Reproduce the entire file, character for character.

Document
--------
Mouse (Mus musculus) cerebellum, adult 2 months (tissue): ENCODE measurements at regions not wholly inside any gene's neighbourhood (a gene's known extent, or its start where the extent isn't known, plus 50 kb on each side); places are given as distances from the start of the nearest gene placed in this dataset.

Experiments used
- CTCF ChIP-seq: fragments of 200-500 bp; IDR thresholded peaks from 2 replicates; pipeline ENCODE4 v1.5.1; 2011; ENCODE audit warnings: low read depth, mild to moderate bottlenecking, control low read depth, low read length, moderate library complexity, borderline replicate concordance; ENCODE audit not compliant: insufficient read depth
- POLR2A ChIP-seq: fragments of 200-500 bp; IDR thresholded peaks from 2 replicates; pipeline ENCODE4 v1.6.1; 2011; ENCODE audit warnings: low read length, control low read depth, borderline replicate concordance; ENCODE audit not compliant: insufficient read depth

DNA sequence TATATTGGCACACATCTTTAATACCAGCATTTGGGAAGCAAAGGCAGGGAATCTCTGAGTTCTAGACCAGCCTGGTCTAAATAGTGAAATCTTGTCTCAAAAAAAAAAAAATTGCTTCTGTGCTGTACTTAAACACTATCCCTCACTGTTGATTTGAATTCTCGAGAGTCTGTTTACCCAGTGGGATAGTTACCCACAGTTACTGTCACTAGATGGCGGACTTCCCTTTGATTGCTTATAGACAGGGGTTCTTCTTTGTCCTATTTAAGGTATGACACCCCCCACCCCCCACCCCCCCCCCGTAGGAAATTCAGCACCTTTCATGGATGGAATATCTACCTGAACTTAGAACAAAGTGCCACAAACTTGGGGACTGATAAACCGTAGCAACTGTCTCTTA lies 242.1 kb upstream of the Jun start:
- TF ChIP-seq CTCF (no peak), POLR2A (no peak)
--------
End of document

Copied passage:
Mouse (Mus musculus) cerebellum, adult 2 months (tissue): ENCODE measurements at regions not wholly inside any gene's neighbourhood (a gene's known extent, or its start where the extent isn't known, plus 50 kb on each side); places are given as distances from the start of the nearest gene placed in this dataset.

Experiments used
- CTCF ChIP-seq: fragments of 200-500 bp; IDR thresholded peaks from 2 replicates; pipeline ENCODE4 v1.5.1; 2011; ENCODE audit warnings: low read depth, mild to moderate bottlenecking, control low read depth, low read length, moderate library complexity, borderline replicate concordance; ENCODE audit not compliant: insufficient read depth
- POLR2A ChIP-seq: fragments of 200-500 bp; IDR thresholded peaks from 2 replicates; pipeline ENCODE4 v1.6.1; 2011; ENCODE audit warnings: low read length, control low read depth, borderline replicate concordance; ENCODE audit not compliant: insufficient read depth

DNA sequence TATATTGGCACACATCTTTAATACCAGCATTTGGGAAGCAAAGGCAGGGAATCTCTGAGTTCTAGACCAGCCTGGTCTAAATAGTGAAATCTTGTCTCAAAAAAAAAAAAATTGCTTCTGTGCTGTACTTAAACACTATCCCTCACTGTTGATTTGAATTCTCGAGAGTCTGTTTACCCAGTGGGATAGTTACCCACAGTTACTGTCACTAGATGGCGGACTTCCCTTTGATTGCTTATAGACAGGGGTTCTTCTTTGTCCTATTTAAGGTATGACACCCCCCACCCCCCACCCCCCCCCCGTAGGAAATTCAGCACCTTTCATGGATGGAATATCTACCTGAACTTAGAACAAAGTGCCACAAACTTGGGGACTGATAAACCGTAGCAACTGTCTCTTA lies 242.1 kb upstream of the Jun start:
- TF ChIP-seq CTCF (no peak), POLR2A (no peak)